We’re probably not telling you anything you don’t already know when we tell you that “going to the airport” isn’t exactly on everyone’s bucket list. But just like every destination is different, so is every airport. And just as navigating a new city is challenging in and of itself, so is navigating a new airport. How do I get from one terminal to the next? What are the best airport restaurants? Is there anything to do if I have a long layover?
If you’re anything like us, then these are probably the types of questions you have that perhaps you don’t get push notifications for. But never fear, because we have answers to your airport questions with our series of guides to the world’s top airports. Today we bring you the TripIt airport guide to Hong Kong (HKG).
Hong Kong International Airport, also known as Chek Lap Kok Airport, is consistently rated as one of the top airports in the world. It’s also one of the newest, opening just a couple decades ago in 1998. Yet today HKG is one of the world’s busiest passenger airports, handling more than 70 million passengers annually. It’s the primary hub for Cathay Pacific, Cathay Dragon, and Hong Kong Airlines, and a focus city for many others, including Singapore Airlines and China Airlines. While HKG has two terminals, Terminal 2 is mainly used for check in, while Terminal 1 is for departures and arrivals, and is one of the largest terminals in the world.
Hong Kong International Airport is located due west 20 miles from Central, Hong Kong’s central business district. The quickest way between the airport and Central is via the Airport Express train, which departs every 10 minutes, and arrives in 24 minutes. Otherwise, the airport is serviced by public buses and taxis, as well as hotel buses from many of the major hotels.
Hong Kong International Airport has a plethora of dining options. Travelers will find recognizable franchises, such as Starbucks, Popeyes, Subway, and McDonald’s, but should expect mainly Asian-inspired restaurants. The long list of Asian restaurants includes Taiwan Beef Noodle, Super Super Congee & Noodles, Sorabol Korean Cuisine, Itamae Sushi, Ajisen Ramen, and Crystal Jade La Mian Xiao Long Bao. The highest concentration of HKG’s restaurants can be found in or around the food court on the departures level. For the foodie traveler, there’s Street Food MIC, also located in the food court, which comes from 3-star Michelin chef Alvin Leung. Other notable restaurants include Ritz for pasta and tapas, Beef & Liberty for burgers, and Caviar House & Prunier.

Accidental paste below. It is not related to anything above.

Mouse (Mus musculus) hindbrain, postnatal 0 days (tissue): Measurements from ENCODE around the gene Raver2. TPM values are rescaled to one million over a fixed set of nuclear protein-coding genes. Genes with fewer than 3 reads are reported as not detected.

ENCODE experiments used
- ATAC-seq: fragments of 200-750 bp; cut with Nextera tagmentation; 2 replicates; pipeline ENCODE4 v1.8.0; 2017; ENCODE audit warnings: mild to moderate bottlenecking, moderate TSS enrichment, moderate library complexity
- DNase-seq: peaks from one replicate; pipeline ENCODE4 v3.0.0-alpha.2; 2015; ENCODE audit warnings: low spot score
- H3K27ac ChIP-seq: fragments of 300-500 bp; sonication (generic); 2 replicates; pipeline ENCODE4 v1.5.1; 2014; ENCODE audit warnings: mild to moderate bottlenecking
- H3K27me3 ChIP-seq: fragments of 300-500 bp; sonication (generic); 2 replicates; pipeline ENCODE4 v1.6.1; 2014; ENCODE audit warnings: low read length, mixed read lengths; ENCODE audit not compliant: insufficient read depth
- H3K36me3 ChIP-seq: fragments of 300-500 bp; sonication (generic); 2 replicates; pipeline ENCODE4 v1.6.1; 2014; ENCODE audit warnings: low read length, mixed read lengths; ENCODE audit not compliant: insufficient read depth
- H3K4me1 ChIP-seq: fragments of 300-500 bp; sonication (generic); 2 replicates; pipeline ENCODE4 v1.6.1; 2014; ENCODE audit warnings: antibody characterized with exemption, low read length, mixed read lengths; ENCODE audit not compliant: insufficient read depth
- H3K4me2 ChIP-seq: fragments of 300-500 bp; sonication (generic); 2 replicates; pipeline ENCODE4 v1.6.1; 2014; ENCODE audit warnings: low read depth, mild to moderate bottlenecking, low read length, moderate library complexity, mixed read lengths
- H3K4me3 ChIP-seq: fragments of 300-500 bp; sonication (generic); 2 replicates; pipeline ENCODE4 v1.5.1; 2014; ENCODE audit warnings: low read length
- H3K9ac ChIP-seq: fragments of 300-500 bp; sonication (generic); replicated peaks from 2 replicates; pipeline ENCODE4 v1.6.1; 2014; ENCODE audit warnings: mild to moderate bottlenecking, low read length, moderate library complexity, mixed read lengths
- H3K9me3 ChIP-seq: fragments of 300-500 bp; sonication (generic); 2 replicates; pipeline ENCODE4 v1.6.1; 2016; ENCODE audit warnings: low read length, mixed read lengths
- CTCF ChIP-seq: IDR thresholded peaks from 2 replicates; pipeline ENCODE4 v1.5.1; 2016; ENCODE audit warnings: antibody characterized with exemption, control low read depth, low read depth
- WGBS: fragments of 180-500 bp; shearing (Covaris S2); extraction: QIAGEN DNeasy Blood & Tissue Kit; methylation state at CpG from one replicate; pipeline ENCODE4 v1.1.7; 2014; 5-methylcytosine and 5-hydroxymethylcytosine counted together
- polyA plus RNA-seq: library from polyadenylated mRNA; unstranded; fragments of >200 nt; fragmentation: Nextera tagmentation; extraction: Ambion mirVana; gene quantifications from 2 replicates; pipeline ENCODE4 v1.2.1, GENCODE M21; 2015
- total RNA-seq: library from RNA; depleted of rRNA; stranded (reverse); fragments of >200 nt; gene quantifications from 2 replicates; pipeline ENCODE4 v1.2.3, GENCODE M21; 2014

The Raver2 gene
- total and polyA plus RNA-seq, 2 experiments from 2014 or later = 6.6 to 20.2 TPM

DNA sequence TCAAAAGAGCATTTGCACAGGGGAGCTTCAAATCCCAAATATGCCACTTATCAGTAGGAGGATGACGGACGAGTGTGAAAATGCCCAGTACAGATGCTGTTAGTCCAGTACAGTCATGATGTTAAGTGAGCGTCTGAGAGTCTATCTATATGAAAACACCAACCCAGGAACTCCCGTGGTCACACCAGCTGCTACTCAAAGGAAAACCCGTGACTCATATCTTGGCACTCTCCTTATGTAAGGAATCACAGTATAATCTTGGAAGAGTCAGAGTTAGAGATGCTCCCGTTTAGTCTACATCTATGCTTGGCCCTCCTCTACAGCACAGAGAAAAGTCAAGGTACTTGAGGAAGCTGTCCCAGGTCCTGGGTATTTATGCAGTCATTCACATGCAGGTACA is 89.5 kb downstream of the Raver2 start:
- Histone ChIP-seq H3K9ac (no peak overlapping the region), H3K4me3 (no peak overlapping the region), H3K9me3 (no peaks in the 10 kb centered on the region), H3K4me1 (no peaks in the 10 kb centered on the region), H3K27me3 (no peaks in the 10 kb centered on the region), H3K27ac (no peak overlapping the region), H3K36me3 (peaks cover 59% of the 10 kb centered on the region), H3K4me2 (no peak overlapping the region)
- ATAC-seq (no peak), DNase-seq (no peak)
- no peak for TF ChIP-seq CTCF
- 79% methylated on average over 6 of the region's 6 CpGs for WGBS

If you’re looking for a standard airport bar, look no further than O’Learys Bar & Restaurant, which is a classic pub where travelers can enjoy a Bloody Mary or pint of beer while waiting for their flight. Among HKG’s classier bars is Caviar House & Prunier (mentioned above), where patrons can grab a glass of wine, or Beef & Liberty, which has a full bar. Or, for drinks of the more non-alcoholic variety, there’s Starbucks, Old Town White Coffee, Pacific Coffee, and Joe & The Juice.
As one of the most renowned international airports, Hong Kong International Airport is home to a wide selection of shops, including recognizable brands like Christian Dior, Coach, Calvin Klein, Burberry, Gucci, Hermes, Jimmy Choo, and Kate Spade. HKG also has a number of shops designed for the foodie, such as Kee Wah Bakery, Godiva, and Mr. Simm’s Olde Sweet Shoppe. Unique to HKG is an IMAX theatre, which is actually the largest IMAX screen in Hong Kong, and accommodates more than 300 guests. HKG also has rotating art exhibits, which you can discover more about and find locations of on the airport’s website. Finally, there are two hotels neighboring the airport, Hong Kong SkyCity Marriott Hotel and Regal Airport Hotel, which is actually connected to Terminal 1.
Since HKG is the primary hub for Cathay Pacific, it has numerous Cathay Pacific lounges located throughout the departure and arrival levels. Other lounges include Club Autus and Club Bauhinia for Hong Kong Airlines, the Emirates Lounge, SkyTeam Exclusive Lounge, the Centurion Lounge, United Club, and The Qantas Hong Kong Lounge. Travelers can also pay to access any number of the Plaza Premium lounges.
Use TripIt’s interactive airport maps to discover shop, restaurant, and bar locations. You’ll also have everything you need to navigate your way with estimated walk times and step-by-step directions.